There are too many people. My hope for being able to find Payton grows dimmer and dimmer. Cadmar is easily visible on the other side of the street, pushing people out of his way. It might actually be funny if it weren’t for the seriousness of this situation. We’ve been at this for hours, shoving through multitudes of people, looking on tops of buildings, trying to find her. Cadmar’s presence is a must, no matter how dangerous it is that he might be spotted, since he knows Payton’s habits when on a mission.
Her plane was supposed to land sometime this morning and she was supposed to be shadowing her target until the afternoon, which is when she’ll execute her mission. We thought it would be easy to find her once we located her target, but either she’s very good at blending in with this crowd or they have her doing something entirely out of her nature to complete this mission. We thought she might even spot us, since we aren’t being very discreet, but she could be so focused on this horrid task that she doesn’t see anything else.
I remove my hat to wipe the sweat beading on my brow before calling Cadmar on my cell. “Our time is almost up, Cadmar,” I say right when he picks up. “Where the hell is she?”
“Her target is in my sights,” he replies. “Get on my side and we’ll stick close to the target. She’ll be showing up in the next fifteen no matter what. This is where she’s supposed to take the target out.”
“Okay,” I agree before we hang up.
The crowd parts enough for me to get to the next crosswalk and haul ass across. When I get to Cadmar, we stay close to the target, my heart racing with every second that passes. The crowd thickens, causing the woman’s five guards to close in around her.
“How the hell would she pull this off?” I ask Cadmar, whose gaze is glued to the woman.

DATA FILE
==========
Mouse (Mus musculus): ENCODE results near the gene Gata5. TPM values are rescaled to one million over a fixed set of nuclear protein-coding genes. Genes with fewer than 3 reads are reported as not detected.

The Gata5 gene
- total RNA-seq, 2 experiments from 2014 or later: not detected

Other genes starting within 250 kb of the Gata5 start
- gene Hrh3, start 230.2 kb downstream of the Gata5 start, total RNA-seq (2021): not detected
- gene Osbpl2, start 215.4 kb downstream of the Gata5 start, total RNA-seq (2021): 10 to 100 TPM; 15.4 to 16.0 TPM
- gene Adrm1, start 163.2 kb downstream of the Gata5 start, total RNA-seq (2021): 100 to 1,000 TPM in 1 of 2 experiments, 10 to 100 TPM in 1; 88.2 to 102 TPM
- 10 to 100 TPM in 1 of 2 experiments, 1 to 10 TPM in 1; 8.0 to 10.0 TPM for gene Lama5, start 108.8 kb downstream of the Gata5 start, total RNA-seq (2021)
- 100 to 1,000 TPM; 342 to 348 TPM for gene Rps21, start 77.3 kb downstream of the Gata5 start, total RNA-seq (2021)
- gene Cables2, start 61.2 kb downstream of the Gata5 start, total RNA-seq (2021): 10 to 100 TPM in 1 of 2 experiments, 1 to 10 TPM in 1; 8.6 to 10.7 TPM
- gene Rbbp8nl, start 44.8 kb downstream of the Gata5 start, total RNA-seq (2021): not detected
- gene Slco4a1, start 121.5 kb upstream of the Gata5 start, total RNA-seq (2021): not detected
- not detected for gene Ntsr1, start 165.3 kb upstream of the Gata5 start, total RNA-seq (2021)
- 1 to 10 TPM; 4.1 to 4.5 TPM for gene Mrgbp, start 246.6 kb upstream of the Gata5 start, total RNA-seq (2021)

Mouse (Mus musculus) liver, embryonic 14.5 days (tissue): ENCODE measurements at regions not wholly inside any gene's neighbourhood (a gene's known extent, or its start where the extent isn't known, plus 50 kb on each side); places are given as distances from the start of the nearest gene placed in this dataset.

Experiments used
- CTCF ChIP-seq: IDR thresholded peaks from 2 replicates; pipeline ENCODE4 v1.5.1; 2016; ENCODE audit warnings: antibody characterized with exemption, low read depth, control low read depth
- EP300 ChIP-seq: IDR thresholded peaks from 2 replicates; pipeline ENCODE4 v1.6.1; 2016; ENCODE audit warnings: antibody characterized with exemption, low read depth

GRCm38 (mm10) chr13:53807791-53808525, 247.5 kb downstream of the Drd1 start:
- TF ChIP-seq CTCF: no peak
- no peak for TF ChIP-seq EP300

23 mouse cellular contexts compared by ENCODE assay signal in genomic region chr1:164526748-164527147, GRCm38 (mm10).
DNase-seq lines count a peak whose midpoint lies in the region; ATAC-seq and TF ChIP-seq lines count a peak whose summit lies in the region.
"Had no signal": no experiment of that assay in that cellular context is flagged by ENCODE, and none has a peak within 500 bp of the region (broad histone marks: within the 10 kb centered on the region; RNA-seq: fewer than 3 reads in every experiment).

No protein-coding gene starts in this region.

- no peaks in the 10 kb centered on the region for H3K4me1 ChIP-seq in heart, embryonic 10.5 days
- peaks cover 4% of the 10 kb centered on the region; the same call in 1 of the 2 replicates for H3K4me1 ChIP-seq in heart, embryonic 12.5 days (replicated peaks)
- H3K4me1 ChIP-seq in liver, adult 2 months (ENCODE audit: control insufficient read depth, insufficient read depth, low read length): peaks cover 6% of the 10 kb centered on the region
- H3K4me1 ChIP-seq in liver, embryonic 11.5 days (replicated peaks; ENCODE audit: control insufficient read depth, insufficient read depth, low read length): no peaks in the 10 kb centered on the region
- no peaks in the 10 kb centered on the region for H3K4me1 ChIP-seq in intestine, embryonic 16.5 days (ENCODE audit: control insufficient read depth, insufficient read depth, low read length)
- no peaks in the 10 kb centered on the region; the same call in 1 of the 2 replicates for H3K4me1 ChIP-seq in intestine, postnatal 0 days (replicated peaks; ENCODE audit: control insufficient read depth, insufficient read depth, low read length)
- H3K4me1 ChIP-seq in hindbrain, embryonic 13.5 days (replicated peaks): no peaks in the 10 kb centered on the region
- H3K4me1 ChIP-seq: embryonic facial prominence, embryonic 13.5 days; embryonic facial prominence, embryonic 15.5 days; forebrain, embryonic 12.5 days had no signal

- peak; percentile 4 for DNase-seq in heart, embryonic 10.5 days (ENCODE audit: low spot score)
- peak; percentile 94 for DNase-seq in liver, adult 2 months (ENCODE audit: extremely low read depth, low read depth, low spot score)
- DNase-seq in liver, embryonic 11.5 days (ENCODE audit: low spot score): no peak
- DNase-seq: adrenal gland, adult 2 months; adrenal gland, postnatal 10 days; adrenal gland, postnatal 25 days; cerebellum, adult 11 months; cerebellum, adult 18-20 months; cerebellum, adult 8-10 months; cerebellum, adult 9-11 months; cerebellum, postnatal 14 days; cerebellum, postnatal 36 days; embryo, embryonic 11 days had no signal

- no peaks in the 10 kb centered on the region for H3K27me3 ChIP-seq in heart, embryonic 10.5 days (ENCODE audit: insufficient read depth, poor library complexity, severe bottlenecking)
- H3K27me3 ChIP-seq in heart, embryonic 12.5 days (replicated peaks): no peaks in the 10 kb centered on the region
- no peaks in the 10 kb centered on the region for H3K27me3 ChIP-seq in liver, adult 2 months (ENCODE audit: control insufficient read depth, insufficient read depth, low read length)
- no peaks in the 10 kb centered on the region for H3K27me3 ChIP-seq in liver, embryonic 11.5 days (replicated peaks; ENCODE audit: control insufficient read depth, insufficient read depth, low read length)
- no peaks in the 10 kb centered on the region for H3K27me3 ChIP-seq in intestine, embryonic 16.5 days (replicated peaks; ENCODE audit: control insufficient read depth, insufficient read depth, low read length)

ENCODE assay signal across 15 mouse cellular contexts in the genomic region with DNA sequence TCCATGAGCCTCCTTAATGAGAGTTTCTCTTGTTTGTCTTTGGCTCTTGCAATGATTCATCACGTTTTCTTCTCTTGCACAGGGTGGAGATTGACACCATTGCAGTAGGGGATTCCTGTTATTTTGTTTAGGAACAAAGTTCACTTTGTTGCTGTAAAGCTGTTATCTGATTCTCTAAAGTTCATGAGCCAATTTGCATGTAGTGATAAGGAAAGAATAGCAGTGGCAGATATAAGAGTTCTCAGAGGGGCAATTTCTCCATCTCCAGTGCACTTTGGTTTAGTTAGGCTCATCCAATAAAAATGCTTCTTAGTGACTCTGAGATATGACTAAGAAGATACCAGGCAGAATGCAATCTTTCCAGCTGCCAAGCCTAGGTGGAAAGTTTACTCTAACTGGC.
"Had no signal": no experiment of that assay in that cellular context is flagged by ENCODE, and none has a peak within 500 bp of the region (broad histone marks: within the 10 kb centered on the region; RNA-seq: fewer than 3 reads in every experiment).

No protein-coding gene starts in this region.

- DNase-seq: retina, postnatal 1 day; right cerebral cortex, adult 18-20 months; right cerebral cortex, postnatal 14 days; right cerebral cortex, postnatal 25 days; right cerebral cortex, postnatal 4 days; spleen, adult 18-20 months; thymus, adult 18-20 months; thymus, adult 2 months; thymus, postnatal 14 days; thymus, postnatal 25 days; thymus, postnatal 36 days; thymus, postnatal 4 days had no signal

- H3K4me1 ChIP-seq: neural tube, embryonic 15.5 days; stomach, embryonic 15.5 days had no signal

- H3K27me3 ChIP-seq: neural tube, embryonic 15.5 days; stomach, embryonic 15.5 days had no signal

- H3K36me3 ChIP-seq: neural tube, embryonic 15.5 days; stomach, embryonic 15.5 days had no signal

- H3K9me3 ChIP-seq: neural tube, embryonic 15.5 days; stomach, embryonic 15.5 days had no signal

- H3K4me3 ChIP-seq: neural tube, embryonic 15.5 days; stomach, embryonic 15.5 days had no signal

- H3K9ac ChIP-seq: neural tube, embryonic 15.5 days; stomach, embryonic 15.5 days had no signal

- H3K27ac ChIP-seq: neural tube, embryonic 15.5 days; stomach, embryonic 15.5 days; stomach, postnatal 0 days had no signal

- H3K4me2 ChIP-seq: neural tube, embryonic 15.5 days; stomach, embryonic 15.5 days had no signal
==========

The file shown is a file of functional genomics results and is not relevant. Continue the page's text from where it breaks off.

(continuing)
He only shakes his head. “Only five more minutes,” he says, right before his phone beeps. The only person it could be is Kadence, who’s back in California, keeping an eye on the facility.
“Yeah?” he answers. “What?” he yells a second later, coming to a halt in the middle of the onslaught of bodies, earning a few yelled expletives. “Fuck. Goddammit.” Another pause, while everything in me shrivels and dies. “We’ll be back tonight. Stay put. Don’t go anywhere.” He pauses. “No! Do not risk it. Stay at the motel until we get there.” He sighs. “Yeah. Bye.” He disconnects and starts walking in the opposite direction of the woman.
“Cadmar!” I shout, hurrying after him, wanting nothing more than to pick a fight with a random citizen.
“She isn’t here,” he tells me when I reach his side, and even though I already figured that out, my stomach flips over and a sharp pain racks through my chest. “Kadence kept digging this morning and found a shadow file that the head of the facility created this morning. He changed the entire assignment. She’s in Japan. The target was already pronounced dead hours ago.”
“No,” I say without knowing why. As if me saying it would change anything. As if I could change the fact that my girl killed again. But why would she? Why wouldn’t she run? Why wouldn’t she use this opportunity to escape?
“Calm down, kid.” Cadmar slows, placing a hand on my shoulder. “We don’t know what she’s been through, what they’ve done to her or held over her to get her to do this. But we both know she wouldn’t have done it willingly.”
I have to focus, keep my head on, but everything he just said makes it even harder. They could have tortured her to the point that she doesn’t even know who she is anymore. They could have done a number of things to her that she can never heal from. Two months is a long time.
Will I be able to stick with her? To help her through this if we’re able to get her out?
“We’ll get her out,” Cadmar says, as if reading my thoughts. “But right now we need to get to the airport.”
Upon arrival, we go through the long process of getting through security. Since our old pilot buddy was busy, we ended up flying commercial, which seemed complicated, but we were able to get on a plane to New York without any issues this morning.
Back on the plane, we say nothing to each other, but there’s talk about fear of some virus or illness that has already taken seventy-five people out around the world. They just dropped dead without any earlier signs of illness. Seventy-five people. She obviously didn’t do all of them by herself, but the information Cadmar protected so thoroughly is now in their hands.
While people ask the flight attendants questions, I watch Cadmar. He shows no emotion, which I know to mean he’s feeling far more than usual right now. With my level of fury, of loathing, I wish I knew how to hide my feelings. As of right now, I could easily kill someone. And when I get my hands on the monsters in that facility, I’ll do just that.